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(Image courtesy of Toshiba).

Toshiba Sits Down More Seriously with Bain Capital

Toshiba said that it favored a group led by American investment firm Bain Capital in the sale of its memory chip business. The group could pay somewhere around $18 billion, which Toshiba needs to financially bandage its bankrupt nuclear power unit.

Toshiba, the world’s second largest maker of memory chips, said that it hopes to close the deal by the end of this month. But on Tuesday it also expressed willingness to talk with bidders other than Bain, which has allied with two funds controlled by the Japanese government. Foxconn and Western Digital are also bidding.

In June, Bain appeared to be the frontrunner for Toshiba’s business, which sells NAND memory chips for servers and smartphones. Bain briefly lost its preferred status last month when Western Digital seemed close to striking a deal. But after the Japanese conglomerate missed an internal deadline to sell the business, throwing the auction into uncertainty.

That changed on Tuesday when Toshiba issued an update on the sale. “Toshiba’s board of directors has determined to continue negotiations with the Bain-led consortium on the basis of this new proposal, and the company will work to expedite the conclusion of a stock purchase agreement,” the company said in a statement.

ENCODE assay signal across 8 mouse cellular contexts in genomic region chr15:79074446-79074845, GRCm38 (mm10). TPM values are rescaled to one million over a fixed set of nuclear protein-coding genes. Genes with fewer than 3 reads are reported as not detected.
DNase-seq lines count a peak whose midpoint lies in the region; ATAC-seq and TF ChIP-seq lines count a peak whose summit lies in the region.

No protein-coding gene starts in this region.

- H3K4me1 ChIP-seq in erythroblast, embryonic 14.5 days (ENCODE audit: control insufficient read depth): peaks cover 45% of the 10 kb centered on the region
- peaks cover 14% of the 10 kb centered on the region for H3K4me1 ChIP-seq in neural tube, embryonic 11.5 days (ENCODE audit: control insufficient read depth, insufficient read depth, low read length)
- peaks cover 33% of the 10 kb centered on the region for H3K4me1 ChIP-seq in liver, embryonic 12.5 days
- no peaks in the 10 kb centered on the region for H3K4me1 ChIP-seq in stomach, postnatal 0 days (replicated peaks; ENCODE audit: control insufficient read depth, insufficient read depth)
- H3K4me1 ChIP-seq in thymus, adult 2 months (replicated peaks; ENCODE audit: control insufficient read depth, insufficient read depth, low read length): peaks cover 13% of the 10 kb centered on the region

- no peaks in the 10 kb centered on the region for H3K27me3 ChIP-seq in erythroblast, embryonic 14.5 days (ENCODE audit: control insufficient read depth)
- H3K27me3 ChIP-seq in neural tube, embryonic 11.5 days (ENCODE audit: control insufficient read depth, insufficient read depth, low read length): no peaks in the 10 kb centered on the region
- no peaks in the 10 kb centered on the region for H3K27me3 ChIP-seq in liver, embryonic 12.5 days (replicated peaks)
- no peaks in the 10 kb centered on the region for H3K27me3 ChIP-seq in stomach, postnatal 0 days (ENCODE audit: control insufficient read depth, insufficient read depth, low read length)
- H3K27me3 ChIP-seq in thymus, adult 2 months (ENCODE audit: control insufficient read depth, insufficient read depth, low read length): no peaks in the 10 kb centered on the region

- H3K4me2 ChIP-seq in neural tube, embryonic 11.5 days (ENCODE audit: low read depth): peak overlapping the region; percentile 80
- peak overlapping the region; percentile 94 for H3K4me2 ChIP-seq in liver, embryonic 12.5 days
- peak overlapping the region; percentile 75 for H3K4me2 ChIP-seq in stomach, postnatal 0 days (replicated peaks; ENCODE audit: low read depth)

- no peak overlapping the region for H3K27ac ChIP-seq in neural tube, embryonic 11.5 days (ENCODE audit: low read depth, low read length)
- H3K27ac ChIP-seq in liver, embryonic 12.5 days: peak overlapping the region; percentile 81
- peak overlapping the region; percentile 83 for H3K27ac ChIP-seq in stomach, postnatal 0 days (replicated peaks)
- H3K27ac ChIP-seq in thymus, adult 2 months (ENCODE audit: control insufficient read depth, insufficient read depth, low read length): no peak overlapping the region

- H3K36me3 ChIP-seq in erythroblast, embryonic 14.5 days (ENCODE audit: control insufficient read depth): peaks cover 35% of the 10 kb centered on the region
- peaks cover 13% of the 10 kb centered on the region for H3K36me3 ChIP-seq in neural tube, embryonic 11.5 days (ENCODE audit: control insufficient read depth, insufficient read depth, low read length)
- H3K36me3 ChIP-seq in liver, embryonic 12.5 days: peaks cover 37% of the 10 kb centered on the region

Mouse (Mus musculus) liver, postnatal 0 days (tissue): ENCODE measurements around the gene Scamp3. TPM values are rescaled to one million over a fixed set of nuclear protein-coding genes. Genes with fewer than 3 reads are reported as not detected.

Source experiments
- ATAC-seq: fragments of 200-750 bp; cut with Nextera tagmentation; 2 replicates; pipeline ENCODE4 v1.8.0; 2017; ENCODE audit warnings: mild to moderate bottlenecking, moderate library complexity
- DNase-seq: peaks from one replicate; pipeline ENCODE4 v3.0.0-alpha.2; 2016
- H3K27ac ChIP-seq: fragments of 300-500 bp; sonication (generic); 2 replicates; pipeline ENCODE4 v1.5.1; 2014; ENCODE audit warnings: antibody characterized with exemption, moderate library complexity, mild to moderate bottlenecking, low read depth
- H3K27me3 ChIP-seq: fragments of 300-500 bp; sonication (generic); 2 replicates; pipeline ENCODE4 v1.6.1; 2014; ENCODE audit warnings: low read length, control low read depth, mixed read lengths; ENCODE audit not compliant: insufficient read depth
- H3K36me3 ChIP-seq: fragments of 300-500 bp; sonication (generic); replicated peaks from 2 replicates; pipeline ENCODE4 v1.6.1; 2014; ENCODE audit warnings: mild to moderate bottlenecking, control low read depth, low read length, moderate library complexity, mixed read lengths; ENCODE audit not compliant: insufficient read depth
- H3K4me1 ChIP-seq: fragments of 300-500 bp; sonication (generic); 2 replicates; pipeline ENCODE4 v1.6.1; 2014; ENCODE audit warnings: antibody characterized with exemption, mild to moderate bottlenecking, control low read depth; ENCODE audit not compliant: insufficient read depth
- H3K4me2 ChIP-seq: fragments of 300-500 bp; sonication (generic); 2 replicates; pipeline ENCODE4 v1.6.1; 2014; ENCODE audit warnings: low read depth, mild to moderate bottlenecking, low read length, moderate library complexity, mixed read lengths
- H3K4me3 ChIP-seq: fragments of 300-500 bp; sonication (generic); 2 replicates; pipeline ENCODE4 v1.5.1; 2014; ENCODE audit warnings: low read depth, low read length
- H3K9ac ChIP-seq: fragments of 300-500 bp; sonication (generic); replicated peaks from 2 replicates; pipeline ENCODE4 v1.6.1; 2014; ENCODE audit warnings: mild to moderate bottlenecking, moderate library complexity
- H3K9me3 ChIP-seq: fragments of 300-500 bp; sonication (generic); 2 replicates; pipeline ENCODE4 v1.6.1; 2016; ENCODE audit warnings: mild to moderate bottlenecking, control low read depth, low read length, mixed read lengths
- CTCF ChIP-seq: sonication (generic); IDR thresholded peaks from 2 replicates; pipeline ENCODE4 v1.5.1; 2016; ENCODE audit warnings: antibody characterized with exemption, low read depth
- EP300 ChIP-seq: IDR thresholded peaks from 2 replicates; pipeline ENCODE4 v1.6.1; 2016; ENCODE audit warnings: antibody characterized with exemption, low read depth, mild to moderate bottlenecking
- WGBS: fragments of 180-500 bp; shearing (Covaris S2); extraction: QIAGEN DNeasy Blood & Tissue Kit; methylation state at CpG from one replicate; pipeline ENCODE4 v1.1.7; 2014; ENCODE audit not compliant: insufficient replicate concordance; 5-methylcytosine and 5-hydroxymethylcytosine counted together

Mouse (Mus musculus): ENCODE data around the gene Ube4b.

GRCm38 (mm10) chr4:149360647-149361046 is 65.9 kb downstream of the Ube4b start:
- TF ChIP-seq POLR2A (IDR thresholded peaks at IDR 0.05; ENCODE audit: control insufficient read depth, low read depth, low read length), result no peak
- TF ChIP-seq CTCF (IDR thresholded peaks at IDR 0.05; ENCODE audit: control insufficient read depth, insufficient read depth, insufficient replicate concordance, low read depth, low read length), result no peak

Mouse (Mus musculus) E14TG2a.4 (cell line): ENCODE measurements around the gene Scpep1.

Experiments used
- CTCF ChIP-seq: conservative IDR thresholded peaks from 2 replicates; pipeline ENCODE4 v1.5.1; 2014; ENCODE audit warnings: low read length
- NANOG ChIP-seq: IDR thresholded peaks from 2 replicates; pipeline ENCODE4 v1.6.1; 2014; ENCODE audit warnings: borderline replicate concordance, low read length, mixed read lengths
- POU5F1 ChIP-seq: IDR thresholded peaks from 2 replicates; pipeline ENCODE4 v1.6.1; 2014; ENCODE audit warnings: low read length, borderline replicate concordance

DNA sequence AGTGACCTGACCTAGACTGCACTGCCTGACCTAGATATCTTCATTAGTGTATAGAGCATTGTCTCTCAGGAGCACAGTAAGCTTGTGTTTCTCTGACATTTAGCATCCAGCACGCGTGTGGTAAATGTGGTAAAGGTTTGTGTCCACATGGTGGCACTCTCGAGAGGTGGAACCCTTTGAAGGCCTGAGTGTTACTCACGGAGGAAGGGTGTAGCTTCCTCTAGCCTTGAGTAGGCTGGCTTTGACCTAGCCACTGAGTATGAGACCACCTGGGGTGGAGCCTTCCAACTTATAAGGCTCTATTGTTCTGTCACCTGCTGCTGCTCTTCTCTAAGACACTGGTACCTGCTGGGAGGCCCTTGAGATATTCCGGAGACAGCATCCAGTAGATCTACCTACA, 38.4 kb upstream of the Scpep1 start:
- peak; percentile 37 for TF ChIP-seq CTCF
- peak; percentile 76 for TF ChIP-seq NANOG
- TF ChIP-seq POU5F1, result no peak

Western Digital, which shares ownership of Toshiba’s factory operations in the city of Yokkaichi, immediately objected. The company, which has allied with the American private equity firm Kohlberg Kravis Roberts, argues that the sale of Toshiba’s chip unit requires its approval.

“We are disappointed that Toshiba would take this action despite Western Digital's tireless efforts to reach a resolution that is in the best interests of all stakeholders,” the firm said in a statement. “Our goal has been — and remains — to reach a mutually beneficial outcome that satisfies the needs of Toshiba and its stakeholders.”

The sale has been complicated for months. Toshiba has set several internal deadlines to strike a final deal after legal pressure from Western Digital slowed down the auction in June. After learning that it was not Toshiba’s first choice Wednesday, Western Digital again threatened to take Toshiba to court.

“Toshiba intends to reach a definitive agreement that fully meets our objects at the earliest possible date,” said Yasuo Naruke, Toshiba’s senior executive vice president, in a statement. The Japanese company says that the buyer must not only submit a rich bid but also be capable of nurturing the business.

“The memory business is highly time sensitive,” Naruke said.

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